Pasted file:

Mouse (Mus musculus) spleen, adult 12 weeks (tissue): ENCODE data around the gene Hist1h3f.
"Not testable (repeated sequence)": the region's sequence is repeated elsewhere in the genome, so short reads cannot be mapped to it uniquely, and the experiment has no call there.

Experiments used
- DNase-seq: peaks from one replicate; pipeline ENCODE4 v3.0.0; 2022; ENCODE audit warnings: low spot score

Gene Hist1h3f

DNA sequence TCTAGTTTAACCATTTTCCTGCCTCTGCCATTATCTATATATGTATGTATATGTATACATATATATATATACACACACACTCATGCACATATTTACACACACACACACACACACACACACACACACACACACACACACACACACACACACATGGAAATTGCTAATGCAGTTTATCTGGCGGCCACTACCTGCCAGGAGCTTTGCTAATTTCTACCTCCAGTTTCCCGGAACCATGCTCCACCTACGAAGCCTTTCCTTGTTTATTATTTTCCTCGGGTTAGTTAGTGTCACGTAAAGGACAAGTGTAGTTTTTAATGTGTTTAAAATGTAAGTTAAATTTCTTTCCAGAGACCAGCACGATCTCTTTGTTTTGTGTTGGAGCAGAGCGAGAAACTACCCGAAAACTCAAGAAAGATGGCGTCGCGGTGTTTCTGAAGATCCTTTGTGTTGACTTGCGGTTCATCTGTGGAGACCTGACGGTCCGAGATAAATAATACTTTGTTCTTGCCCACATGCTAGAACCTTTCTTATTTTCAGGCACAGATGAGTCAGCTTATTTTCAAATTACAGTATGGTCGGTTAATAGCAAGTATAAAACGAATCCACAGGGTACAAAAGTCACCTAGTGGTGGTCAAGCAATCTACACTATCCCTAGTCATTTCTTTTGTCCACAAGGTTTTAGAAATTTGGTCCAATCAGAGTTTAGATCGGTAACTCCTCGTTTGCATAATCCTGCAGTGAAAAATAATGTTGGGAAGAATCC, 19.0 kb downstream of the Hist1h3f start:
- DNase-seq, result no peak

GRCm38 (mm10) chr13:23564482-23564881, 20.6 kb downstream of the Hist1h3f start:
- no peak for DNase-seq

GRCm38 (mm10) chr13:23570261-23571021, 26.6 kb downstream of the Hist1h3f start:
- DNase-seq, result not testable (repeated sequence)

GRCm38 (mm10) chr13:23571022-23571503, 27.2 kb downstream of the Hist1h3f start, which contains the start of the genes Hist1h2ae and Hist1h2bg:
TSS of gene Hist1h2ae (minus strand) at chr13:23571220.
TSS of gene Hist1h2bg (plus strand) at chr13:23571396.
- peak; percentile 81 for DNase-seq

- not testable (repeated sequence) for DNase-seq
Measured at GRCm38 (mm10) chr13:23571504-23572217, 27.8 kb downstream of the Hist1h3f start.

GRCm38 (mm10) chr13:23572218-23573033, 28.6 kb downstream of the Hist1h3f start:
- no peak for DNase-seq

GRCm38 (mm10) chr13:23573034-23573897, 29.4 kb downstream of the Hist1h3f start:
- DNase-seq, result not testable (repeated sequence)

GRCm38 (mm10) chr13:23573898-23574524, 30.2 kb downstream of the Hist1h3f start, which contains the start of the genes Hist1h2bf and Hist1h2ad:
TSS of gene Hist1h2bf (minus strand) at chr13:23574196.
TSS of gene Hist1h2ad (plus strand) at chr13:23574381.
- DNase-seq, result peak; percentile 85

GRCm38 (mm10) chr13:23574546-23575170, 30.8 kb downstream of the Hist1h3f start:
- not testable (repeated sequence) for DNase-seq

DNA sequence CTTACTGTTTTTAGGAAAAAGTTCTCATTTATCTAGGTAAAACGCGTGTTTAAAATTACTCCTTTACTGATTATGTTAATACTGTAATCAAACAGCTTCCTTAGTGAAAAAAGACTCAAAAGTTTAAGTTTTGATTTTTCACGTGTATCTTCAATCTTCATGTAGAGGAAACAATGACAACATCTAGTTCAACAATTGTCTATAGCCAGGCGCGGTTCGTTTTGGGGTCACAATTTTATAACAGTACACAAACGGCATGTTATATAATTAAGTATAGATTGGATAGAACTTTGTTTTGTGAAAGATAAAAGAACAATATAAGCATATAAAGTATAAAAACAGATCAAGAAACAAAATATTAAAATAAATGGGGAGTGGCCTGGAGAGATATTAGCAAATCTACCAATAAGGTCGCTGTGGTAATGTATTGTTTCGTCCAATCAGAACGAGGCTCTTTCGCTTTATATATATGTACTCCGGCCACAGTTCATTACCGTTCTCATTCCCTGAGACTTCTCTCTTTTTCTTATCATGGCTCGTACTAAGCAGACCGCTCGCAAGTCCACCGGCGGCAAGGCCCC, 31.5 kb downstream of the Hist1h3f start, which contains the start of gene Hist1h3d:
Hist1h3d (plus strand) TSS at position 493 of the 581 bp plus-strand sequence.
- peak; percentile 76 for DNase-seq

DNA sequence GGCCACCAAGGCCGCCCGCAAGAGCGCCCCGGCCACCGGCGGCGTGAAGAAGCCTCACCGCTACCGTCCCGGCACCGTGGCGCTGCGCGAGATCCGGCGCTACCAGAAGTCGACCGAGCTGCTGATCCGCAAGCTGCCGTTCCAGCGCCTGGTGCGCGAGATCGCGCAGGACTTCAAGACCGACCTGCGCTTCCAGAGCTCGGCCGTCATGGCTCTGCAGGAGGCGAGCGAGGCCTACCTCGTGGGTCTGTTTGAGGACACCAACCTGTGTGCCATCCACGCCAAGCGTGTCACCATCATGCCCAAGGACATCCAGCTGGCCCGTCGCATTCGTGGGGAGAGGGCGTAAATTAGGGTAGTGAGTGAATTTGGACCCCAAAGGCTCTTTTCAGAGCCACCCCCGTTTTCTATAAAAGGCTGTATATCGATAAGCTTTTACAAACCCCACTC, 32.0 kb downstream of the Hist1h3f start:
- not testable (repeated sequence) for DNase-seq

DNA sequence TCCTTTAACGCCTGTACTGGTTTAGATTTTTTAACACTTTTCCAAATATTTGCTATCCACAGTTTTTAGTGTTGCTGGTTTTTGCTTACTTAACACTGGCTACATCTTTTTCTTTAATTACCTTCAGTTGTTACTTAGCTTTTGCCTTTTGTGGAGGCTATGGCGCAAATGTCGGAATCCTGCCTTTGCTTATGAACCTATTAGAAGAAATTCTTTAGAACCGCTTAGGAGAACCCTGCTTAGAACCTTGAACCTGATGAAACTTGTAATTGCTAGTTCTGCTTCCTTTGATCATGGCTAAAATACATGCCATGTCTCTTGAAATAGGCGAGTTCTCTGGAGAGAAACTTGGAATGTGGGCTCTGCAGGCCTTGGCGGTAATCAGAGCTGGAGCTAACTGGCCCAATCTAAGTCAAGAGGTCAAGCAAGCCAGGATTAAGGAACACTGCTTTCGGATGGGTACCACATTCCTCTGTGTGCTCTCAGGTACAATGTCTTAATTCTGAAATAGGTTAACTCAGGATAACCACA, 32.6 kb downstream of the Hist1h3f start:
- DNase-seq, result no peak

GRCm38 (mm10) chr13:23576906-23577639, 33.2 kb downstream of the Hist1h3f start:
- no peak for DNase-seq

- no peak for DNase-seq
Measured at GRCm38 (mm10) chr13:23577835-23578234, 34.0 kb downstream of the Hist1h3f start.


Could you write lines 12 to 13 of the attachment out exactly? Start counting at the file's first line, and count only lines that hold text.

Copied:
GRCm38 (mm10) chr13:23571022-23571503, 27.2 kb downstream of the Hist1h3f start, which contains the start of the genes Hist1h2ae and Hist1h2bg:
TSS of gene Hist1h2ae (minus strand) at chr13:23571220.